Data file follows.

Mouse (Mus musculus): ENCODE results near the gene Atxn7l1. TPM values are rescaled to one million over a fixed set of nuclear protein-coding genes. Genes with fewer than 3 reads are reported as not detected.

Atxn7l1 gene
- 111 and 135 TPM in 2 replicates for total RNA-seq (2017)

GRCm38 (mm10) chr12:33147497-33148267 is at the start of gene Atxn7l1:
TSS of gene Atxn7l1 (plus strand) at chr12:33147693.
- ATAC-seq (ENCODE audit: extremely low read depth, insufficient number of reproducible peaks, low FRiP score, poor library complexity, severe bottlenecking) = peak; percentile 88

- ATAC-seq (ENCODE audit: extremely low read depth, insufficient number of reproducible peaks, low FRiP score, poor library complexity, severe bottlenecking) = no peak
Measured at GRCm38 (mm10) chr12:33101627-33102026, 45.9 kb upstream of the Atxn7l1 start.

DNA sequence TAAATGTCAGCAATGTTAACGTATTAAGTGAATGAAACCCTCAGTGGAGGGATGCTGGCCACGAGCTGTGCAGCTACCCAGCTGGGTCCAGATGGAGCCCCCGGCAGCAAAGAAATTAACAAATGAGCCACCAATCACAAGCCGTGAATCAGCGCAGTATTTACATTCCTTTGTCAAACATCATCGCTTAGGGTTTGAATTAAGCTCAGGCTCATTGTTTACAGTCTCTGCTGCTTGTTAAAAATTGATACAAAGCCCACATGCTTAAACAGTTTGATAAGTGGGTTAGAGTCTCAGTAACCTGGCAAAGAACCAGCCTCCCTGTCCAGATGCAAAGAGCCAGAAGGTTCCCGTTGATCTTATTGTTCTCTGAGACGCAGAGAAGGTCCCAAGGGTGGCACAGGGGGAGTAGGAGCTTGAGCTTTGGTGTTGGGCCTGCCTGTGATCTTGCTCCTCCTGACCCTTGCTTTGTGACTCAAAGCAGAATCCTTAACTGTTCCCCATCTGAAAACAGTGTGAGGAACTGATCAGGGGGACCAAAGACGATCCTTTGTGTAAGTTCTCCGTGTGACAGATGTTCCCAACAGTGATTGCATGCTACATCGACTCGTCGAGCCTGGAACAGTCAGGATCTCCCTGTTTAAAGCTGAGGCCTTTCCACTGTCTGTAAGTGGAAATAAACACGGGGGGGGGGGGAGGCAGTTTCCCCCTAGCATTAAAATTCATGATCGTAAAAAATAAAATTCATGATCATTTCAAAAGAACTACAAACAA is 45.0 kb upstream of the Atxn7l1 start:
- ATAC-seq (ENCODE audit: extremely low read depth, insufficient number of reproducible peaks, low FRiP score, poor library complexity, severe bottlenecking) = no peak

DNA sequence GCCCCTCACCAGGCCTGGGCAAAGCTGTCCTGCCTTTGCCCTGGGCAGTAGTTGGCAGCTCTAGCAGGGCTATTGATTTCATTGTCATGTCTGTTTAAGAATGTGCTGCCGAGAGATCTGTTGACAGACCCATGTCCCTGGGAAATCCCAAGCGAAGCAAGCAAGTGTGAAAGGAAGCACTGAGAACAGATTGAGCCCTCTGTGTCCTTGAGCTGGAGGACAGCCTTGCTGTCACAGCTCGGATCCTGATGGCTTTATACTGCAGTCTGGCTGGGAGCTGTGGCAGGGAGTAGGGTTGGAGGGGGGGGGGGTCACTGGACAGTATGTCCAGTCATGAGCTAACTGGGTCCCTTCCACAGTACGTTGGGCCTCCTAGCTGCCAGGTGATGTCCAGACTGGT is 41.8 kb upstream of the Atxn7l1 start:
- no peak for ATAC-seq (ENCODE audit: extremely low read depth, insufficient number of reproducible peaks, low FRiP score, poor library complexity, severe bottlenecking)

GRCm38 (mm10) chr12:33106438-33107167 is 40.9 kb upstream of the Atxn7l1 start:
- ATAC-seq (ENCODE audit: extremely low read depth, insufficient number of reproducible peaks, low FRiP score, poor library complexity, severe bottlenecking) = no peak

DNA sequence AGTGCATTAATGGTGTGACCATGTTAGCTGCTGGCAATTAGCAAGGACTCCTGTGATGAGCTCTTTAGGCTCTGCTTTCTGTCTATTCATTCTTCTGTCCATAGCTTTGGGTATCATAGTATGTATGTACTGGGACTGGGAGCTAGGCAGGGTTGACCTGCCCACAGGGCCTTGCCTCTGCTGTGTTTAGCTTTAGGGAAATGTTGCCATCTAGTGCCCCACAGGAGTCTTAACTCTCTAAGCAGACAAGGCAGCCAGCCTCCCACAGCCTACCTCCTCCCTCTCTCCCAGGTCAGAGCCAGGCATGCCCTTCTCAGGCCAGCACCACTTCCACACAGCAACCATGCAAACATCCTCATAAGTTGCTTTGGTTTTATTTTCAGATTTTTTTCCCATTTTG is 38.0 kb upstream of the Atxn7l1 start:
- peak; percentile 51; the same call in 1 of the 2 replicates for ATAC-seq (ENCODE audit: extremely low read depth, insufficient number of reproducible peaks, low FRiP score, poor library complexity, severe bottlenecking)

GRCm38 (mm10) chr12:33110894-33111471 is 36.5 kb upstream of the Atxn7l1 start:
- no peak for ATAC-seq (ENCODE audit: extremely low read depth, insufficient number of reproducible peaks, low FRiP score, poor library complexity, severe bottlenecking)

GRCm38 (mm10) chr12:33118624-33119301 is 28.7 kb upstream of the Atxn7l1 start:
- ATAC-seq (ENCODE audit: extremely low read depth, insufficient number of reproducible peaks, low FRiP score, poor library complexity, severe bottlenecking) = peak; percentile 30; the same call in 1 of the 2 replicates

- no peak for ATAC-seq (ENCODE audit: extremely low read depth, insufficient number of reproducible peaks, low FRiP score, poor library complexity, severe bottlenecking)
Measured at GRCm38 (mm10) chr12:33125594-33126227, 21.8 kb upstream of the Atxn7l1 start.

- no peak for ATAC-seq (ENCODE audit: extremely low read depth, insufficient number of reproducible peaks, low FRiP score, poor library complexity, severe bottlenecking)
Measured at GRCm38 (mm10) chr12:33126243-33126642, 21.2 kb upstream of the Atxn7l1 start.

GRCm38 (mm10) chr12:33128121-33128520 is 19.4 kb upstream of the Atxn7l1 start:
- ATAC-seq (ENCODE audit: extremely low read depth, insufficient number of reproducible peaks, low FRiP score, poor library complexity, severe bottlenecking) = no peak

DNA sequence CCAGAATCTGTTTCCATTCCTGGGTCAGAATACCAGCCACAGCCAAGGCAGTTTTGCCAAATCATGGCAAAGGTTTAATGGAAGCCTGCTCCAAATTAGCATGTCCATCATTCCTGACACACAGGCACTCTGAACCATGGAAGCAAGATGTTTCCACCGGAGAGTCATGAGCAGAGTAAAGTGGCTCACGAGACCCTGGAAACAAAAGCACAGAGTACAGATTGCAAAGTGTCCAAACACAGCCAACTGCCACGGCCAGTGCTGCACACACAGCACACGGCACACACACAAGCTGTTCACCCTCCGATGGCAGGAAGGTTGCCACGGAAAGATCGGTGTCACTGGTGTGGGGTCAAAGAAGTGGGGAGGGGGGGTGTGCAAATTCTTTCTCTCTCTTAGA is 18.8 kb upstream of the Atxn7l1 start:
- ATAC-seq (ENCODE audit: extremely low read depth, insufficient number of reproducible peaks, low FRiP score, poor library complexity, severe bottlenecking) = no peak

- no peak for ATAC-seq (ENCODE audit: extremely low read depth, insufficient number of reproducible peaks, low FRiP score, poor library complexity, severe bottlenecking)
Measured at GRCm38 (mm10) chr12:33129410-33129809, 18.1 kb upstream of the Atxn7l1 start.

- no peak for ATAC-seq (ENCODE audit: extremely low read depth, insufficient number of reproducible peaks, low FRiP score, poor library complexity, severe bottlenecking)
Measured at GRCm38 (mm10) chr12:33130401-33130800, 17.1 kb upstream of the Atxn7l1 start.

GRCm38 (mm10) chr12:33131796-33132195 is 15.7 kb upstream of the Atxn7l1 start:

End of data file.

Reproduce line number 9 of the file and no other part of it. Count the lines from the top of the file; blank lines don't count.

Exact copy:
DNA sequence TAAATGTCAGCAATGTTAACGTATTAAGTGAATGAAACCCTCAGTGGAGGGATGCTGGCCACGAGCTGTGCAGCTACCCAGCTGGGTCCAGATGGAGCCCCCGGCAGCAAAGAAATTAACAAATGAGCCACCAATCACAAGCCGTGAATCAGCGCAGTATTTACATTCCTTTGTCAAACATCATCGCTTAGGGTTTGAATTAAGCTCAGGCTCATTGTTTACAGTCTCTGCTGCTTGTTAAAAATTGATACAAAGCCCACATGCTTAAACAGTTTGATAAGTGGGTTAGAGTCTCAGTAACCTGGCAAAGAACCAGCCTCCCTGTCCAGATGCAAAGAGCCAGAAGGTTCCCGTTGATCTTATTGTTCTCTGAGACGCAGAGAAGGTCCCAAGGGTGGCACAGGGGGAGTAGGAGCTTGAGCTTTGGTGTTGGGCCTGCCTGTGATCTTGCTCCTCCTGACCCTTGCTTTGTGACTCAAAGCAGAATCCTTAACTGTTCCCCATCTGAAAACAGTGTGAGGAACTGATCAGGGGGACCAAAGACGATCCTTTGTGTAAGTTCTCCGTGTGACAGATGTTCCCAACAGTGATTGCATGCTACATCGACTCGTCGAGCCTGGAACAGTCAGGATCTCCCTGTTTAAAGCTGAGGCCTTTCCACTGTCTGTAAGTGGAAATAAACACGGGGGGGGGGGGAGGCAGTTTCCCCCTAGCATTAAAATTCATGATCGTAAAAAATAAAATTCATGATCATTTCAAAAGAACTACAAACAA is 45.0 kb upstream of the Atxn7l1 start: